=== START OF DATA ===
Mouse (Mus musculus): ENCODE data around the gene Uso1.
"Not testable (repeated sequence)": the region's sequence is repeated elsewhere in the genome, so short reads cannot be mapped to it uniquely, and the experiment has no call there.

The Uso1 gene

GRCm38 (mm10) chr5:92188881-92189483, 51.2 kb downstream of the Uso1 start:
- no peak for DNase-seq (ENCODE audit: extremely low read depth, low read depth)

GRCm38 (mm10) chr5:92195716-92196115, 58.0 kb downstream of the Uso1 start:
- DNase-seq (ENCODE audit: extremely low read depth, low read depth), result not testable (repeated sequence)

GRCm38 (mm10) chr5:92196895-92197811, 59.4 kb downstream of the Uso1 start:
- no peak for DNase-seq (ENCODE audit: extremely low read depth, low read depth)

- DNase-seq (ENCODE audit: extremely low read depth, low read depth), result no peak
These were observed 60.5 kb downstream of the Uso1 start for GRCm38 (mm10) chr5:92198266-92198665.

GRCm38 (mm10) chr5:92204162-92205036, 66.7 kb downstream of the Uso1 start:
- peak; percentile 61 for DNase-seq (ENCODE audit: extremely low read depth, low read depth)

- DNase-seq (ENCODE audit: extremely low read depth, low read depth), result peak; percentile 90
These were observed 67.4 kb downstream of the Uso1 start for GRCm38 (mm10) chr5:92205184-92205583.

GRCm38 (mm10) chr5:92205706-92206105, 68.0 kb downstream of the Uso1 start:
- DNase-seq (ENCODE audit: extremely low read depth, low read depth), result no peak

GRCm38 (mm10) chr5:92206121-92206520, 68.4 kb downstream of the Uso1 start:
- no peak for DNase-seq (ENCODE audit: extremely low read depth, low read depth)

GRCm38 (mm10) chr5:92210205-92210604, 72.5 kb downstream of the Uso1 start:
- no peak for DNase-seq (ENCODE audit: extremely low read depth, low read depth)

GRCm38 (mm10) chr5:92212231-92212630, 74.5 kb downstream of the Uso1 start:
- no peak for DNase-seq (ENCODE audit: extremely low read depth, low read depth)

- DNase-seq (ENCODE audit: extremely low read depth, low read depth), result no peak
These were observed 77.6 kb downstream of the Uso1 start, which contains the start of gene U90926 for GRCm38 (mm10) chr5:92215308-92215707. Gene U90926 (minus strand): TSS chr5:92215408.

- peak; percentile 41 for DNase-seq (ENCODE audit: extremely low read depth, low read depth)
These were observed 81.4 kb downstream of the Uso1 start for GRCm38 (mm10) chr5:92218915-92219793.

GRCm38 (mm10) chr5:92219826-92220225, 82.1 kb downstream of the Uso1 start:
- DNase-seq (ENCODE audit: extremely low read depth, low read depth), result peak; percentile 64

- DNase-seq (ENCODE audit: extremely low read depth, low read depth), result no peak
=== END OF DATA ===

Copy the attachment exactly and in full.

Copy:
Mouse (Mus musculus): ENCODE data around the gene Uso1.
"Not testable (repeated sequence)": the region's sequence is repeated elsewhere in the genome, so short reads cannot be mapped to it uniquely, and the experiment has no call there.

The Uso1 gene

GRCm38 (mm10) chr5:92188881-92189483, 51.2 kb downstream of the Uso1 start:
- no peak for DNase-seq (ENCODE audit: extremely low read depth, low read depth)

GRCm38 (mm10) chr5:92195716-92196115, 58.0 kb downstream of the Uso1 start:
- DNase-seq (ENCODE audit: extremely low read depth, low read depth), result not testable (repeated sequence)

GRCm38 (mm10) chr5:92196895-92197811, 59.4 kb downstream of the Uso1 start:
- no peak for DNase-seq (ENCODE audit: extremely low read depth, low read depth)

- DNase-seq (ENCODE audit: extremely low read depth, low read depth), result no peak
These were observed 60.5 kb downstream of the Uso1 start for GRCm38 (mm10) chr5:92198266-92198665.

GRCm38 (mm10) chr5:92204162-92205036, 66.7 kb downstream of the Uso1 start:
- peak; percentile 61 for DNase-seq (ENCODE audit: extremely low read depth, low read depth)

- DNase-seq (ENCODE audit: extremely low read depth, low read depth), result peak; percentile 90
These were observed 67.4 kb downstream of the Uso1 start for GRCm38 (mm10) chr5:92205184-92205583.

GRCm38 (mm10) chr5:92205706-92206105, 68.0 kb downstream of the Uso1 start:
- DNase-seq (ENCODE audit: extremely low read depth, low read depth), result no peak

GRCm38 (mm10) chr5:92206121-92206520, 68.4 kb downstream of the Uso1 start:
- no peak for DNase-seq (ENCODE audit: extremely low read depth, low read depth)

GRCm38 (mm10) chr5:92210205-92210604, 72.5 kb downstream of the Uso1 start:
- no peak for DNase-seq (ENCODE audit: extremely low read depth, low read depth)

GRCm38 (mm10) chr5:92212231-92212630, 74.5 kb downstream of the Uso1 start:
- no peak for DNase-seq (ENCODE audit: extremely low read depth, low read depth)

- DNase-seq (ENCODE audit: extremely low read depth, low read depth), result no peak
These were observed 77.6 kb downstream of the Uso1 start, which contains the start of gene U90926 for GRCm38 (mm10) chr5:92215308-92215707. Gene U90926 (minus strand): TSS chr5:92215408.

- peak; percentile 41 for DNase-seq (ENCODE audit: extremely low read depth, low read depth)
These were observed 81.4 kb downstream of the Uso1 start for GRCm38 (mm10) chr5:92218915-92219793.

GRCm38 (mm10) chr5:92219826-92220225, 82.1 kb downstream of the Uso1 start:
- DNase-seq (ENCODE audit: extremely low read depth, low read depth), result peak; percentile 64

- DNase-seq (ENCODE audit: extremely low read depth, low read depth), result no peak